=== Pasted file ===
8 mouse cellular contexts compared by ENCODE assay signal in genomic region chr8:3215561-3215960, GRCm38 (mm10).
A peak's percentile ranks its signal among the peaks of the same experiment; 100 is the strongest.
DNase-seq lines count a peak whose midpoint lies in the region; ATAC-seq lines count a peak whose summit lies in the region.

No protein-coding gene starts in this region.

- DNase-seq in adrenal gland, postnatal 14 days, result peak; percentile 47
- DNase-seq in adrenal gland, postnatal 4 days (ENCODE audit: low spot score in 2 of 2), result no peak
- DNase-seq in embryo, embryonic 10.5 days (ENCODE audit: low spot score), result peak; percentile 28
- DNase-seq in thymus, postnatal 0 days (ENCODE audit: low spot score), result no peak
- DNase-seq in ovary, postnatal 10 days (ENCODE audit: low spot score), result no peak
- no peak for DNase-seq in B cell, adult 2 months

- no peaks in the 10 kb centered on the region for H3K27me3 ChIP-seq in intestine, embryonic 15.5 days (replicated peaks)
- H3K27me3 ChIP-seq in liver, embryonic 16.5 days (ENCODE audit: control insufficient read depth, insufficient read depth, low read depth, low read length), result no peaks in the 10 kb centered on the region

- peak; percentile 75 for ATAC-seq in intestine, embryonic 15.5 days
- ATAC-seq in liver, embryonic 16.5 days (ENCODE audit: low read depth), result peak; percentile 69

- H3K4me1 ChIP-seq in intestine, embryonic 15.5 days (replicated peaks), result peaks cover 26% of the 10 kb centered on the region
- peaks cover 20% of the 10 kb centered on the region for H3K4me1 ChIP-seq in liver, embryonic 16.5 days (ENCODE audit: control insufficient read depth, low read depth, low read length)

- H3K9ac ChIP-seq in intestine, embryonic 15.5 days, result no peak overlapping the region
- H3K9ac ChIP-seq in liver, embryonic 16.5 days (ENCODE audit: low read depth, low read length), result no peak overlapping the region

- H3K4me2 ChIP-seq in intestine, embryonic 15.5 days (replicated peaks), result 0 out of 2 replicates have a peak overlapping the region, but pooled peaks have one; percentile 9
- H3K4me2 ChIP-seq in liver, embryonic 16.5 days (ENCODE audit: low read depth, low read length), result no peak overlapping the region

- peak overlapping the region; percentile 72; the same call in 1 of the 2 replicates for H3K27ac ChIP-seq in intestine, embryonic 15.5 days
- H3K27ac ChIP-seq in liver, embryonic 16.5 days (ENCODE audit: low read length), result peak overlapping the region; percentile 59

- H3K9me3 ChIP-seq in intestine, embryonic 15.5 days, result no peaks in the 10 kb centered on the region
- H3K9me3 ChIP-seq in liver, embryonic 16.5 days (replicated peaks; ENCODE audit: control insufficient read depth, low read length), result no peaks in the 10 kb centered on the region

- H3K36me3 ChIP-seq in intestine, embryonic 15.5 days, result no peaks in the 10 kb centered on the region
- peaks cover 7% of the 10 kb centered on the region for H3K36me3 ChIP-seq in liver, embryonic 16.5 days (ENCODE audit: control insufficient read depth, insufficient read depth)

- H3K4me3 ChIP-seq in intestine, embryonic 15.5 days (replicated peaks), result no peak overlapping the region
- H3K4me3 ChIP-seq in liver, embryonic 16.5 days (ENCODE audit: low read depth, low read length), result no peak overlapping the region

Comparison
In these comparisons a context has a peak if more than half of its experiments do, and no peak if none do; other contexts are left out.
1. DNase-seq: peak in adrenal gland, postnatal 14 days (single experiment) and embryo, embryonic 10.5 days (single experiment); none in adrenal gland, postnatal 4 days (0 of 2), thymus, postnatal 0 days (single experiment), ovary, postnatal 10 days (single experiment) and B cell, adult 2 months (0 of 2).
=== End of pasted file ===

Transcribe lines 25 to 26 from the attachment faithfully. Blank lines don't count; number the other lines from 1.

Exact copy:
- H3K36me3 ChIP-seq in intestine, embryonic 15.5 days, result no peaks in the 10 kb centered on the region
- peaks cover 7% of the 10 kb centered on the region for H3K36me3 ChIP-seq in liver, embryonic 16.5 days (ENCODE audit: control insufficient read depth, insufficient read depth)